When entering into real estate transactions, the following are some important deal points to consider:
Earnest Money. At the time the purchase agreement is signed, the buyer is typically required to deposit earnest money with the seller or an escrow company. Earnest money shows that the buyer is serious about purchasing, provides the seller some compensation if the buyer backs out late or breaches his obligations, and creates an incentive for the buyer to go through with the purchase. The amount is negotiable but should be sufficient to make the buyer think twice about walking from the deal.
Due Diligence. A due diligence period is a set time during which the buyer can inspect and study the condition of the property, review title, and determine the feasibility of closing the transaction. It is common practice for the buyer to have the option to back out of the deal at any time during this period, whether for a particular reason or not. If so, the buyer has usually refunded the entire deposit. However, if the deal is not canceled before the due diligence period expires, then the buyer is typically locked in and risks forfeiting the earnest money if he later backs out.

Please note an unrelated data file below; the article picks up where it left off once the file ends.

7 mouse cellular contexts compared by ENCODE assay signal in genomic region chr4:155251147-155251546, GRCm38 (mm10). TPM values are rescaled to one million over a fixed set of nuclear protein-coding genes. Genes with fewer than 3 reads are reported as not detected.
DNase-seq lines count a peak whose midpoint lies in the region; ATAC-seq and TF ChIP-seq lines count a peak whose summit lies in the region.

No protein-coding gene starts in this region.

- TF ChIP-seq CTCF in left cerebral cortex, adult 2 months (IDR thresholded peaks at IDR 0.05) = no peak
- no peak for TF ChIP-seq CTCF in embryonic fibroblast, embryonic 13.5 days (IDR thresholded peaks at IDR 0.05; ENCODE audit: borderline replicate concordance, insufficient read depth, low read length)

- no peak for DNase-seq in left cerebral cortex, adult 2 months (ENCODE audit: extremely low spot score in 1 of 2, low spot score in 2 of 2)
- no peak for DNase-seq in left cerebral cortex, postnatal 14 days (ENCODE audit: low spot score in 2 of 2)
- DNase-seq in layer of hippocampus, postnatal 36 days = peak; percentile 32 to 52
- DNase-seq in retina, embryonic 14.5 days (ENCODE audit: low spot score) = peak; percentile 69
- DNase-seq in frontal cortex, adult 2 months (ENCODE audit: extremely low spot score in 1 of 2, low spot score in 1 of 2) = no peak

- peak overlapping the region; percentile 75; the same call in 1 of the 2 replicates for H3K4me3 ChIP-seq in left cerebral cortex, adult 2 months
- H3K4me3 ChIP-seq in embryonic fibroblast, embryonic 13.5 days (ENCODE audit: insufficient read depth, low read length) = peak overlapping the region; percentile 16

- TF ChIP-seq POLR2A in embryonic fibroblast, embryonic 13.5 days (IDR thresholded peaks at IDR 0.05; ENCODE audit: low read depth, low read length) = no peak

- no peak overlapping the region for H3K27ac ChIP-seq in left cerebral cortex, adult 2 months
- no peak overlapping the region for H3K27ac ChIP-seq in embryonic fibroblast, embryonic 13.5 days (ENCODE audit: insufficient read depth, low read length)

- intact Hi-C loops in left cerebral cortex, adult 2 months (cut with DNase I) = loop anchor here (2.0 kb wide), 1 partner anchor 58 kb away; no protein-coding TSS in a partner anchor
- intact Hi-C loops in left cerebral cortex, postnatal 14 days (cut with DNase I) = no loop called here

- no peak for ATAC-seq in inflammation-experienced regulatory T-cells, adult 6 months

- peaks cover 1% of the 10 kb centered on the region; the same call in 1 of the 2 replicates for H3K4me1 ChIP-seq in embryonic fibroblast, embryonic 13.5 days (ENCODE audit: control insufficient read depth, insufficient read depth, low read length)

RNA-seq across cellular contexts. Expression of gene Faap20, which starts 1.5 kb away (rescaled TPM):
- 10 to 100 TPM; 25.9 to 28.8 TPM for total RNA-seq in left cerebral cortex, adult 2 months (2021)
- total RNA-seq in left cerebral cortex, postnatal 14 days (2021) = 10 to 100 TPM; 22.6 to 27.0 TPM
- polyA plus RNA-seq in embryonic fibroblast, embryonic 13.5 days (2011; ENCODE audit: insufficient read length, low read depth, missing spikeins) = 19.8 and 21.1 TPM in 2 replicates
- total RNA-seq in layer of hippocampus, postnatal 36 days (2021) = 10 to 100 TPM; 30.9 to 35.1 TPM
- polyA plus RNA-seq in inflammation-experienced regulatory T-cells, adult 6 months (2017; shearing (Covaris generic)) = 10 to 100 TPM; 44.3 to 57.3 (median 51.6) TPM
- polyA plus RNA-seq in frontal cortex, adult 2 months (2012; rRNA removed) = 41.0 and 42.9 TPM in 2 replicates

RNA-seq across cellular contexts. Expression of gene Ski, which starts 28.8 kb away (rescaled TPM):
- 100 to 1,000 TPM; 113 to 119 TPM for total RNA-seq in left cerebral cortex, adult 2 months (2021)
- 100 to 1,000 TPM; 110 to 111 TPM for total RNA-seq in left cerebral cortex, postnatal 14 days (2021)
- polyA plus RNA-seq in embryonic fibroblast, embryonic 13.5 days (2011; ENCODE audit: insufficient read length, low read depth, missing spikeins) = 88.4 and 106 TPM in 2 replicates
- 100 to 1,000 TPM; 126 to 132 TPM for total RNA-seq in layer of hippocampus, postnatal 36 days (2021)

Closing Costs. Closing costs often include escrow and title policy fees, recording costs, transfer taxes, and the like. As between the buyer and seller, which party pays any given closing cost is negotiable. Splitting closing costs 50/50 is common. However, it seems that in a buyer’s market, the seller is more willing to pay all or most of the closing costs, whereas the reverse is true in a seller’s market.
Finally, remember that it is vital to memorialize deal points like these in writing. Oral agreements regarding real property are not enforceable. Plus, written agreements help avoid confusion by clearly establishing each party’s obligations.
Rod Woodbury is the managing shareholder of Woodbury Law and can be reached at
(702) 933-0777 or firstname.lastname@example.org.